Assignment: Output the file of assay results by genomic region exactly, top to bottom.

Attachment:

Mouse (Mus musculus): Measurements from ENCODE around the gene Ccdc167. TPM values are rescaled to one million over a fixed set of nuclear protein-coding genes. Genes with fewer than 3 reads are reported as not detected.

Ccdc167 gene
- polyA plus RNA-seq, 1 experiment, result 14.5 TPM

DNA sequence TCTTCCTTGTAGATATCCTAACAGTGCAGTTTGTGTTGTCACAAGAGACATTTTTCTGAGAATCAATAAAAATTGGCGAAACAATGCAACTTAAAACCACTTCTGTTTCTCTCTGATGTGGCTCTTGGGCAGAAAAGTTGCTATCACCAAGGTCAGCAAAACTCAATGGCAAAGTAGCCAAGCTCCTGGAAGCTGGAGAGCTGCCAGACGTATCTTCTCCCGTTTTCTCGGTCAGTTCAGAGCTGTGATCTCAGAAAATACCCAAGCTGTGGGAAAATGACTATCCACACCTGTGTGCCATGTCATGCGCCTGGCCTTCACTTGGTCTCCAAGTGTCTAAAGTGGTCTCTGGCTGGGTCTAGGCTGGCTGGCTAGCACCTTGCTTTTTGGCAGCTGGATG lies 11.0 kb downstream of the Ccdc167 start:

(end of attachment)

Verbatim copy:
Mouse (Mus musculus): Measurements from ENCODE around the gene Ccdc167. TPM values are rescaled to one million over a fixed set of nuclear protein-coding genes. Genes with fewer than 3 reads are reported as not detected.

Ccdc167 gene
- polyA plus RNA-seq, 1 experiment, result 14.5 TPM

DNA sequence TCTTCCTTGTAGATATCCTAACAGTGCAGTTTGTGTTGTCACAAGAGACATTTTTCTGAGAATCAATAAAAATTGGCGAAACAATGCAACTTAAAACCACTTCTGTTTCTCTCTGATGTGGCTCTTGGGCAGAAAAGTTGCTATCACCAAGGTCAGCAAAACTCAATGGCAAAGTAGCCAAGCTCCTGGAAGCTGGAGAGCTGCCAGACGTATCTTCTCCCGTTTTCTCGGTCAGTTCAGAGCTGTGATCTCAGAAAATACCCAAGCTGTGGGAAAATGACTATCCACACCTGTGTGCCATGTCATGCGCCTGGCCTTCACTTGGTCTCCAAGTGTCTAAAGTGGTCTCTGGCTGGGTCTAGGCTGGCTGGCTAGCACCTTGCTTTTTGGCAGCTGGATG lies 11.0 kb downstream of the Ccdc167 start: